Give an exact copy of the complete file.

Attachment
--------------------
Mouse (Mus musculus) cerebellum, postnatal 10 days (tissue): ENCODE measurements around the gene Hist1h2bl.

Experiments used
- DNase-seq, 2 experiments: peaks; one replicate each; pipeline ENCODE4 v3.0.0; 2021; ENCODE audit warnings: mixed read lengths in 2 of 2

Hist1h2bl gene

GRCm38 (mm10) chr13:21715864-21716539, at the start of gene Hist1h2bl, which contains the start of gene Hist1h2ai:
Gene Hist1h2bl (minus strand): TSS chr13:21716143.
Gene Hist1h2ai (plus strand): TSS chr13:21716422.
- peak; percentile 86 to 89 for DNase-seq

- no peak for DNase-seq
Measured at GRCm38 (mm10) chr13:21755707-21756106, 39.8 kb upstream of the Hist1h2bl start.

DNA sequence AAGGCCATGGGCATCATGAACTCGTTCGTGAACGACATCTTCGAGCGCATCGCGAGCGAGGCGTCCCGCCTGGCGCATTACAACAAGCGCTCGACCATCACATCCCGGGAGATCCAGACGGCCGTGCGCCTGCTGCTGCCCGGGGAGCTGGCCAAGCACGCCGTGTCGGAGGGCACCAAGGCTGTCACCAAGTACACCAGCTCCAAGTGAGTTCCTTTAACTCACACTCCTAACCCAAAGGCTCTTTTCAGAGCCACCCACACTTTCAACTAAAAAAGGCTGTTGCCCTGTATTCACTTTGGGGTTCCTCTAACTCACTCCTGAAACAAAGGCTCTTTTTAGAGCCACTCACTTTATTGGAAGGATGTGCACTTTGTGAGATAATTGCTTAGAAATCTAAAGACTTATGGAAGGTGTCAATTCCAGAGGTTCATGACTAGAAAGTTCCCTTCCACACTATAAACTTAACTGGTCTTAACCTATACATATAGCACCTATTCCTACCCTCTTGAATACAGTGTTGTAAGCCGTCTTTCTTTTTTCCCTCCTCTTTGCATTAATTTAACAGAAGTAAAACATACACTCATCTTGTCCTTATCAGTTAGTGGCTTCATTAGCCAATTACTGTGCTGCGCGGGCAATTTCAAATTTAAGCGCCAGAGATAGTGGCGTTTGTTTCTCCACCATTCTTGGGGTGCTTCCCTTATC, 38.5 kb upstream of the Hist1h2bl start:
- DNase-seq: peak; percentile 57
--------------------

Mouse (Mus musculus) cerebellum, postnatal 10 days (tissue): ENCODE measurements around the gene Hist1h2bl.

Experiments used
- DNase-seq, 2 experiments: peaks; one replicate each; pipeline ENCODE4 v3.0.0; 2021; ENCODE audit warnings: mixed read lengths in 2 of 2

Hist1h2bl gene

GRCm38 (mm10) chr13:21715864-21716539, at the start of gene Hist1h2bl, which contains the start of gene Hist1h2ai:
Gene Hist1h2bl (minus strand): TSS chr13:21716143.
Gene Hist1h2ai (plus strand): TSS chr13:21716422.
- peak; percentile 86 to 89 for DNase-seq

- no peak for DNase-seq
Measured at GRCm38 (mm10) chr13:21755707-21756106, 39.8 kb upstream of the Hist1h2bl start.

DNA sequence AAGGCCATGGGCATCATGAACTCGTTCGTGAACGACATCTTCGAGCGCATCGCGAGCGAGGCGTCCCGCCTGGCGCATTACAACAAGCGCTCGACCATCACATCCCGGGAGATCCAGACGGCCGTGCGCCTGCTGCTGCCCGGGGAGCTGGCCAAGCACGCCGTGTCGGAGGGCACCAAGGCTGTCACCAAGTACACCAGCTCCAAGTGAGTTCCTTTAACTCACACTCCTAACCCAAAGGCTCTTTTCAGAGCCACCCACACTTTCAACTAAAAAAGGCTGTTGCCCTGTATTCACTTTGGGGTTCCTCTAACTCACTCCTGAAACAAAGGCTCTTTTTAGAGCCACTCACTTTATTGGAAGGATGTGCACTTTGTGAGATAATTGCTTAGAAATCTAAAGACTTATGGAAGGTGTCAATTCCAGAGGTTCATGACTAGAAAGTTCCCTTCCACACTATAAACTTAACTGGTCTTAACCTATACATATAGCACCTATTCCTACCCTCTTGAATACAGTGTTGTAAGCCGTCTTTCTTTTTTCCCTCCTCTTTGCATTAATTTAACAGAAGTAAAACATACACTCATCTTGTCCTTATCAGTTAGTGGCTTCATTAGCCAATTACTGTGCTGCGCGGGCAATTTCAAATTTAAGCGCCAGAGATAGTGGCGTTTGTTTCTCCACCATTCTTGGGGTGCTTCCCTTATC, 38.5 kb upstream of the Hist1h2bl start:
- DNase-seq: peak; percentile 57